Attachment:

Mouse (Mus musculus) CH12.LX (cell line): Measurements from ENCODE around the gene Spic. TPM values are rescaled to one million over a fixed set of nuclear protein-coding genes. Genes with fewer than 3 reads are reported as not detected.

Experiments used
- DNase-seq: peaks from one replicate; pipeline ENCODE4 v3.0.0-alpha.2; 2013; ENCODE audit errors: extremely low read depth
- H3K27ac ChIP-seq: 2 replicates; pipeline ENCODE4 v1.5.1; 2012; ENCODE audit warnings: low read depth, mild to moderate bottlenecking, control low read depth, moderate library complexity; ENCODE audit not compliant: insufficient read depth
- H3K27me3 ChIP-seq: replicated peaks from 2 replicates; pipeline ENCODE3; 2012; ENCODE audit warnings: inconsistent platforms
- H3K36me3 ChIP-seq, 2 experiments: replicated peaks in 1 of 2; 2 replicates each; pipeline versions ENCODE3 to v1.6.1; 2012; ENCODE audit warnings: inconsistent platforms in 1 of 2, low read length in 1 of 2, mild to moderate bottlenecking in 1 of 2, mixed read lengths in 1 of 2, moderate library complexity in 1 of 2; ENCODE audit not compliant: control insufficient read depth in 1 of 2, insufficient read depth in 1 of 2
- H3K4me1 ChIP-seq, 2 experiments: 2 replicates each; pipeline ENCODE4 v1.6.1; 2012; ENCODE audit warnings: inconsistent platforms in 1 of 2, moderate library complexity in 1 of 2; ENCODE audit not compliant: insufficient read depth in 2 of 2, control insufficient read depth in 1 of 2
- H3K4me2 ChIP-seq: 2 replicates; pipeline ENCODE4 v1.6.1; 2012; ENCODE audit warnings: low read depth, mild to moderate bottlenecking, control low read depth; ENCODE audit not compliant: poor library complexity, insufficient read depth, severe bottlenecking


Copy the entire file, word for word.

Mouse (Mus musculus) CH12.LX (cell line): Measurements from ENCODE around the gene Spic. TPM values are rescaled to one million over a fixed set of nuclear protein-coding genes. Genes with fewer than 3 reads are reported as not detected.

Experiments used
- DNase-seq: peaks from one replicate; pipeline ENCODE4 v3.0.0-alpha.2; 2013; ENCODE audit errors: extremely low read depth
- H3K27ac ChIP-seq: 2 replicates; pipeline ENCODE4 v1.5.1; 2012; ENCODE audit warnings: low read depth, mild to moderate bottlenecking, control low read depth, moderate library complexity; ENCODE audit not compliant: insufficient read depth
- H3K27me3 ChIP-seq: replicated peaks from 2 replicates; pipeline ENCODE3; 2012; ENCODE audit warnings: inconsistent platforms
- H3K36me3 ChIP-seq, 2 experiments: replicated peaks in 1 of 2; 2 replicates each; pipeline versions ENCODE3 to v1.6.1; 2012; ENCODE audit warnings: inconsistent platforms in 1 of 2, low read length in 1 of 2, mild to moderate bottlenecking in 1 of 2, mixed read lengths in 1 of 2, moderate library complexity in 1 of 2; ENCODE audit not compliant: control insufficient read depth in 1 of 2, insufficient read depth in 1 of 2
- H3K4me1 ChIP-seq, 2 experiments: 2 replicates each; pipeline ENCODE4 v1.6.1; 2012; ENCODE audit warnings: inconsistent platforms in 1 of 2, moderate library complexity in 1 of 2; ENCODE audit not compliant: insufficient read depth in 2 of 2, control insufficient read depth in 1 of 2
- H3K4me2 ChIP-seq: 2 replicates; pipeline ENCODE4 v1.6.1; 2012; ENCODE audit warnings: low read depth, mild to moderate bottlenecking, control low read depth; ENCODE audit not compliant: poor library complexity, insufficient read depth, severe bottlenecking